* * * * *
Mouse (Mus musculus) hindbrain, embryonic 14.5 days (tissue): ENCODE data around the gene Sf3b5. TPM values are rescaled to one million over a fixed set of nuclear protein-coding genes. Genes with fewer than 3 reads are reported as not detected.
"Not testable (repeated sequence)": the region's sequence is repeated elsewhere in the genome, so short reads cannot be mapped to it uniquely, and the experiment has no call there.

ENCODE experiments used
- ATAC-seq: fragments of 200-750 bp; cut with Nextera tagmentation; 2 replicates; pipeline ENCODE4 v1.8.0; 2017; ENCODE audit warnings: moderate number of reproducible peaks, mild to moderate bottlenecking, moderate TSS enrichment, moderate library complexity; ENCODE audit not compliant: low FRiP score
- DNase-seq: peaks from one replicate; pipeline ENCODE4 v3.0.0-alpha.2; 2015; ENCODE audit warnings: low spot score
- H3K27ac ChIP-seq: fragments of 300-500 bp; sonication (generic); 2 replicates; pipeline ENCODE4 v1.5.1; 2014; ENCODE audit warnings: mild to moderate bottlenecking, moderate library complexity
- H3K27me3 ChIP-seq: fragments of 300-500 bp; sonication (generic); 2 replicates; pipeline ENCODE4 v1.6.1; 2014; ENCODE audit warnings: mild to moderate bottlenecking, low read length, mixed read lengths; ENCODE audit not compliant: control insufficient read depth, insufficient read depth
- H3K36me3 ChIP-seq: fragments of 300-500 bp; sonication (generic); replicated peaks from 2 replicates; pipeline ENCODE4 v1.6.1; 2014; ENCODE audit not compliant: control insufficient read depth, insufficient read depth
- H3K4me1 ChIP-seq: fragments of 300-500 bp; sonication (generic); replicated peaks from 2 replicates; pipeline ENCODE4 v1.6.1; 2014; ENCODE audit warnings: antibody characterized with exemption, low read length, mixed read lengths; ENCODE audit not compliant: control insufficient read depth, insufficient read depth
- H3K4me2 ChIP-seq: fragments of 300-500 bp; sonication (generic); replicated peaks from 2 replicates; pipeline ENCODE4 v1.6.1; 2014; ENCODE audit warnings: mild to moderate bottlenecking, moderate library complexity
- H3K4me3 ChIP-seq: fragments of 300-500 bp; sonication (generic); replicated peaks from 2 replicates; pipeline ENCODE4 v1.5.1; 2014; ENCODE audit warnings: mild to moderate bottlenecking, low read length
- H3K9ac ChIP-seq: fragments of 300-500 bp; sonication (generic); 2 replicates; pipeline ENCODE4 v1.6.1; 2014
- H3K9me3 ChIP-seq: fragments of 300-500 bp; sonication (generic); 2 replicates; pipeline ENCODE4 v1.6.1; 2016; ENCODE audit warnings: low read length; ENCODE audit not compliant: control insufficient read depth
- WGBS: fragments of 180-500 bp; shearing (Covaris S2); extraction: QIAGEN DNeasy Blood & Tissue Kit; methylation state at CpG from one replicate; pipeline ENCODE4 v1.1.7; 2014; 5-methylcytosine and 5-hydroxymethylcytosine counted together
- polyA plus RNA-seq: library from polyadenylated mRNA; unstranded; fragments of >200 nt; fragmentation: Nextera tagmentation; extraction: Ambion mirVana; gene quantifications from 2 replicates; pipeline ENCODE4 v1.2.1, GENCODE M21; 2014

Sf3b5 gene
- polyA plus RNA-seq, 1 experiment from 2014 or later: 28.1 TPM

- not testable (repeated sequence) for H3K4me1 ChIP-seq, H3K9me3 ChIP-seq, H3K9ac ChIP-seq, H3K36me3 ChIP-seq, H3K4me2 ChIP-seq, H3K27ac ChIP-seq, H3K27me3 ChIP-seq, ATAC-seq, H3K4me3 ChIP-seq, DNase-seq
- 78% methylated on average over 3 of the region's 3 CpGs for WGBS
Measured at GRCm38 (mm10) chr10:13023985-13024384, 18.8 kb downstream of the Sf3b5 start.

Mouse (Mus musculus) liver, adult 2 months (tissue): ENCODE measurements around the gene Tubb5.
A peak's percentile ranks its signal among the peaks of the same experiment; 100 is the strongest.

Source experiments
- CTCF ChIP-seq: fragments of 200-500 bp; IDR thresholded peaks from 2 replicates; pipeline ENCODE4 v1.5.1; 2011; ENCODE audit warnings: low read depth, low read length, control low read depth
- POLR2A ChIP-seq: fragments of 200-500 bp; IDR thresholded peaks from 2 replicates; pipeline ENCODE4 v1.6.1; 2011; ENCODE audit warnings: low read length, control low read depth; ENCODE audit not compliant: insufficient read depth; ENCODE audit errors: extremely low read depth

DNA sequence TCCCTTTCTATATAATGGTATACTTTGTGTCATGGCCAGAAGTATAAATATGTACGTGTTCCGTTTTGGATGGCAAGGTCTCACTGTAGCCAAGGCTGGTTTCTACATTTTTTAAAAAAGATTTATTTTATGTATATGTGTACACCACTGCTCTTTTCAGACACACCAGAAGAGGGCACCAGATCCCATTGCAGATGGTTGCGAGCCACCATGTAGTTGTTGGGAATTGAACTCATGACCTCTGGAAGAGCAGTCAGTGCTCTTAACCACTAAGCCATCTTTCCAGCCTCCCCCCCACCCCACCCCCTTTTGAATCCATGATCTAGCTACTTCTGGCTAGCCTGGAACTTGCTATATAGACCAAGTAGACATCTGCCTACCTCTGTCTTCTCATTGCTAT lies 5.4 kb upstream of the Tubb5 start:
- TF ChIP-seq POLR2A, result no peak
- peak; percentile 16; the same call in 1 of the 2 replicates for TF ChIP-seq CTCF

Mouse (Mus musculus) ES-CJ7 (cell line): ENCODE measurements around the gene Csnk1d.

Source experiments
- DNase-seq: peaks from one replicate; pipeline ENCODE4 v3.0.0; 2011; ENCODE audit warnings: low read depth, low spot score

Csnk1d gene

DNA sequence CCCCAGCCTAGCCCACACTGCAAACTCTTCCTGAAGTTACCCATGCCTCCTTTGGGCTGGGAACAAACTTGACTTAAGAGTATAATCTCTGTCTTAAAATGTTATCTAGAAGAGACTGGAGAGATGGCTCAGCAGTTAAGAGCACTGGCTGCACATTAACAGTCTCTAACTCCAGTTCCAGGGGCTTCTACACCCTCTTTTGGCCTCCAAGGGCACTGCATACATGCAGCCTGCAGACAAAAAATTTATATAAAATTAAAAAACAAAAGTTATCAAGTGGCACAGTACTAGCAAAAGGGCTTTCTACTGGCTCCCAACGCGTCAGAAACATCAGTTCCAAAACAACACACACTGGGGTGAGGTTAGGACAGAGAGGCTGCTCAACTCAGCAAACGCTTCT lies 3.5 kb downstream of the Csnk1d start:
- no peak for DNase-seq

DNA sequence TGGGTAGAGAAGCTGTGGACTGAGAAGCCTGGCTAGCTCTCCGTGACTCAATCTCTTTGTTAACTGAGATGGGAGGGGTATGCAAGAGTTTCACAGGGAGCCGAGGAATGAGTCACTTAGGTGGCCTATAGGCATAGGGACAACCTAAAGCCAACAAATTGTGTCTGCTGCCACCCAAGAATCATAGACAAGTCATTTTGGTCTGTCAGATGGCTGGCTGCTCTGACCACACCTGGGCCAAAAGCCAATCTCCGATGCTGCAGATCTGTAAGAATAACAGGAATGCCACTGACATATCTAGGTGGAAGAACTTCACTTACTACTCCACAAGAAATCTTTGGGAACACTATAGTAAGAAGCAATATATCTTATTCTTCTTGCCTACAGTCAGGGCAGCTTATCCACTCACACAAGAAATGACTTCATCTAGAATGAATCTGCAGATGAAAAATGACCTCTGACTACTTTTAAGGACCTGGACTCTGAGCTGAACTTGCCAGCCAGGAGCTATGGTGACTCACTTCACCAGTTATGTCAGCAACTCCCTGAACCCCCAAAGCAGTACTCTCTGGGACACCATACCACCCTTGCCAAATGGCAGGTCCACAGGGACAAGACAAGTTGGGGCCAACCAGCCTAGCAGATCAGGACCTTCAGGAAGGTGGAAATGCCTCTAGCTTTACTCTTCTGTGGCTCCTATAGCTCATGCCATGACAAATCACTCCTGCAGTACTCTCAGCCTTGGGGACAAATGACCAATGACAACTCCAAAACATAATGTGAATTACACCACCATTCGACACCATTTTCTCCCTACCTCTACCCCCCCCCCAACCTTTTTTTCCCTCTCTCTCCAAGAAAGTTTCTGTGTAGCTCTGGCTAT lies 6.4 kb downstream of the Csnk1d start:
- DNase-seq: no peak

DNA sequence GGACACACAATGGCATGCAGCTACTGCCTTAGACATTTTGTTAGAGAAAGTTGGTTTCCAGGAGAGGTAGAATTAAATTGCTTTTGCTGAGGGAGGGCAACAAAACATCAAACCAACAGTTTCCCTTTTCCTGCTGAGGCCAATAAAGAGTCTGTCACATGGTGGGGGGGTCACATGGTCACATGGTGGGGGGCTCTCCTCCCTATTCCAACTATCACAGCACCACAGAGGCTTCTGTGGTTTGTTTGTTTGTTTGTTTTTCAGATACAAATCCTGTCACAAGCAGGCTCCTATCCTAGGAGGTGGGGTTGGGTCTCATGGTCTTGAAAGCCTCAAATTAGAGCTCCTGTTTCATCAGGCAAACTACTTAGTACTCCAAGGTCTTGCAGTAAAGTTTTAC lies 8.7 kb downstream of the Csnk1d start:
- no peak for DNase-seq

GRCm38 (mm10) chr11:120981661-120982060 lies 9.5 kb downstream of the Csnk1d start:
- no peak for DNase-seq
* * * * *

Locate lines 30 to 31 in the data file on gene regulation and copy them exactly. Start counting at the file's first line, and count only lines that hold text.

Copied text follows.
Source experiments
- DNase-seq: peaks from one replicate; pipeline ENCODE4 v3.0.0; 2011; ENCODE audit warnings: low read depth, low spot score